x Abu Dhabi, UAEThursday 18 January 2018

Zintan fighters deny assassination attempt in Tripoli airport clashes

Revolutionary fighters clashed with national army troops, reflecting the difficulties Libya's new leaders face as they try to stamp their authority on the disparate militias that overthrew Muammar Qaddafi.

TRIPOLI // Revolutionary fighters clashed with national army troops near Tripoli's airport, leaving one person dead, officials said Sunday.

The violence reflects the difficulties Libya's new leaders face as they try to stamp their authority on the disparate militias that overthrew Muammar Qaddafi.

Sgt Abdel Razik el Shibahy, an army spokesman, said fighters from the mountain town of Zintan, who control Tripoli's international airport, opened fire on two occasions on Saturday on the convoy of Gen Khalifa Hifter, the commander of the fledgling national army.

He accused the Zintan revolutionaries of trying to assassinate Gen Hifter, and said one guard was killed and four others wounded in the second attack. He also said the Zintan fighters mistakenly believed that the army was coming to attack them at the airport, which they have been in control shortly after the capture of Tripoli in August.

"Zintan rebels opened fire on the convoy from left, right and front," he said. "They think that the army wants to take over the airport but this is not the case."

Khaled El Zintani, a spokesman for the Zintan fighters, denied they tried to kill Gen Hifter, and blamed the violence on the army's failure to notify them that the general was coming.

The Zintan fighters, who control a number of checkpoints on the motorway leading to the airport, said Gen Hifter's convoy failed to stop at one of the security posts, and instead sped through it, causing the Zintanis to open fire.

"What do you expect fighters to do when a heavily armed military convoy tries to pass checkpoints without previous notification?" Mr el Zintani said.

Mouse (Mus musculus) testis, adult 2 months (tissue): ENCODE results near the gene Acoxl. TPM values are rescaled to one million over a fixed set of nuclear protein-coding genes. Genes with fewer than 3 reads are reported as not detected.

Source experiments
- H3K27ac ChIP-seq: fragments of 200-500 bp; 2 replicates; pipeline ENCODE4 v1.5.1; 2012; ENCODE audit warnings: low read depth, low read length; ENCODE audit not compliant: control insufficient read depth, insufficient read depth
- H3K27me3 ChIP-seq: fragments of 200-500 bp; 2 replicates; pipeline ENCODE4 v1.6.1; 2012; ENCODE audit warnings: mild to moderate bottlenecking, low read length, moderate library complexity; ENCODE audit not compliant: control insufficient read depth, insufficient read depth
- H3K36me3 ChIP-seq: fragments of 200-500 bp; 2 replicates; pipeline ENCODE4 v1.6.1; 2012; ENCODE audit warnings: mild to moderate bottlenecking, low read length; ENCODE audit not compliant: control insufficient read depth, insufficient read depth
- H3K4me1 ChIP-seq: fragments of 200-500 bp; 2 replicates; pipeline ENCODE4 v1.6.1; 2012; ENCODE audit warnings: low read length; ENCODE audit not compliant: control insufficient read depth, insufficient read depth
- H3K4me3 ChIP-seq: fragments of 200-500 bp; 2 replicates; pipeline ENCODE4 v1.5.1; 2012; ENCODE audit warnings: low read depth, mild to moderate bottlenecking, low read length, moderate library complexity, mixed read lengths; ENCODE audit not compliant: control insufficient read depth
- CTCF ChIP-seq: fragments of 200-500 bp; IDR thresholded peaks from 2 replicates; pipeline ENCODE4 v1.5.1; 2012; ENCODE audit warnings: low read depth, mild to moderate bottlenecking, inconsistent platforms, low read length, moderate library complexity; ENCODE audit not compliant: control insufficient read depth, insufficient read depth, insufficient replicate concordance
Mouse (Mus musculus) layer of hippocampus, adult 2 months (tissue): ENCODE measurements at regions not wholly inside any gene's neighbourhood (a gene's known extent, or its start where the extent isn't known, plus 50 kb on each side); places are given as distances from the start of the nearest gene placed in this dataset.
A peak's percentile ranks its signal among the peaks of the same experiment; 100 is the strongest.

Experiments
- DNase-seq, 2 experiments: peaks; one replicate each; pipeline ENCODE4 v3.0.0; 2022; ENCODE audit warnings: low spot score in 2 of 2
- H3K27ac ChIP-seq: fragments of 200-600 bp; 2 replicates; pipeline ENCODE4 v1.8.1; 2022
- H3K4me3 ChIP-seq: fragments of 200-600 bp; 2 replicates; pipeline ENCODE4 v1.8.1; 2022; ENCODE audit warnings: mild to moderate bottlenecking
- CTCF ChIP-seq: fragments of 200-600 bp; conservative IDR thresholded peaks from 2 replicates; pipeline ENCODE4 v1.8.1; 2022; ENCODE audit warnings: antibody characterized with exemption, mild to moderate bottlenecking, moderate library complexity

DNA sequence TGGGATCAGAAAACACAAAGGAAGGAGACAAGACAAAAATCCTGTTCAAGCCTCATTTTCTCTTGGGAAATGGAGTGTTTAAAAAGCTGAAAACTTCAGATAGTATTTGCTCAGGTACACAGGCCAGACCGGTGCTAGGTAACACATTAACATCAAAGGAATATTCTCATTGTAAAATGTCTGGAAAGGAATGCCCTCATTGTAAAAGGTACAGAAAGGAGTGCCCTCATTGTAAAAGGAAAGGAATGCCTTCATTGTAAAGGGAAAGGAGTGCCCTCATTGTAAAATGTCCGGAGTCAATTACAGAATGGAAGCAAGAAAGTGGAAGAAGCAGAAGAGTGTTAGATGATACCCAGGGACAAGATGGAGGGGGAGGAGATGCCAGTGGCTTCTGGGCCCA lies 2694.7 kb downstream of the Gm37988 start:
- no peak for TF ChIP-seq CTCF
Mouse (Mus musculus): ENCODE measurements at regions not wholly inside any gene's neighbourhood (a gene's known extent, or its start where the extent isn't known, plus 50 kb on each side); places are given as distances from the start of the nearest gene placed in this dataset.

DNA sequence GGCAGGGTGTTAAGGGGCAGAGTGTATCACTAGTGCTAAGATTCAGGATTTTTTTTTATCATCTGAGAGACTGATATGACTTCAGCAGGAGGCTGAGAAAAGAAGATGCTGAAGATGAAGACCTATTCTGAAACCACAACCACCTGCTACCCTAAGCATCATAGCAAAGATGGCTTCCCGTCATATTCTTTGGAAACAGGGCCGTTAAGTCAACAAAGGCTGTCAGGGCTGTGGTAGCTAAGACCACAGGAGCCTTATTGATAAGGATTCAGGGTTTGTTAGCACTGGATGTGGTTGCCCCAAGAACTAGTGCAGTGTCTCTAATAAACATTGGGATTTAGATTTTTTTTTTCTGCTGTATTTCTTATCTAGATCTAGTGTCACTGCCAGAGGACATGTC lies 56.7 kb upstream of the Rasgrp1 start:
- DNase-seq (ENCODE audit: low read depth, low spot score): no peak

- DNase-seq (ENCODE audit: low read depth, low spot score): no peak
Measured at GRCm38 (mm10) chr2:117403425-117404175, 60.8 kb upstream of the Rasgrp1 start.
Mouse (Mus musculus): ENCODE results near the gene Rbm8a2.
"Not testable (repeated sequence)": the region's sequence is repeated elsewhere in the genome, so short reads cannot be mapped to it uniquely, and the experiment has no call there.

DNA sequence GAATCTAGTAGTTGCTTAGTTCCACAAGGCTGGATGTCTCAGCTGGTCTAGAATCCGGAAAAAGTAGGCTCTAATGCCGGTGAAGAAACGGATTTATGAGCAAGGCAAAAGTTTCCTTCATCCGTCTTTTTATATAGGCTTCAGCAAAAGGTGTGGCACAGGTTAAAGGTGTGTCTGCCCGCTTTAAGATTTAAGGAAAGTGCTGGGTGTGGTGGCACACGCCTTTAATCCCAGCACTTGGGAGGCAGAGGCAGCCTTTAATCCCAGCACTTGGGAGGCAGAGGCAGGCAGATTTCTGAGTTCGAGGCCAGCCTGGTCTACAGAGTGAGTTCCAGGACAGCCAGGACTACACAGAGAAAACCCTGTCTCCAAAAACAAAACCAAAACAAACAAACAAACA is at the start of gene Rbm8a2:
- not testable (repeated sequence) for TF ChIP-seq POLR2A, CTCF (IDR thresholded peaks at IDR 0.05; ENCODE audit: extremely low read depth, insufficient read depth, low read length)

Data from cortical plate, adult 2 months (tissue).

The clashes highlight one of the biggest challenges facing Libya's new leaders - establishing functioning security services, including an army and border guards. Currently, semiautonomous militias that fought against Qaddafi still control key locations, including the capital's airport, and have proven reluctant to submit to the authority of the still weak interim national government.

Mr El Zintani said the revolutionaries are ready to hand the airport to a government agency "only if it is capable of protecting the airport from intrusions."

Mukhtar Al Akhdar, the Zintan commander at the airport, also rejected the army's authority.

"If this is a real army, why don't they go protect the borders instead of trying to take over the airport?" he said.

Hifter was named to replace Abdel Fattah Younis, who was killed in late July. Rebels insisted it was the work of Qaddafi's regime but several witnesses said Mr Younis was killed by fellow rebels.

The army says that it is trying to persuade revolutionary fighters to return to their homes, and, if possible, to enlist in its ranks. It has stopped short of demanding their weapons until the interim government can deliver on promises of jobs and training.

The army leadership appears to have the support of many Libyans who are tired of militia clashes and heavily-armed young men roaming the streets of the capital. But the fighters so far have refused to disarm, arguing that the military is too poorly organised for them to submit to its authority.

"Until now, we don't know anything about the Libyan national army. Who is in charge, where are the military bases, what is its chain of command or even how can rebels join it?" said Mr El Zintani. "On the ground, the so-called national army is nothing yet."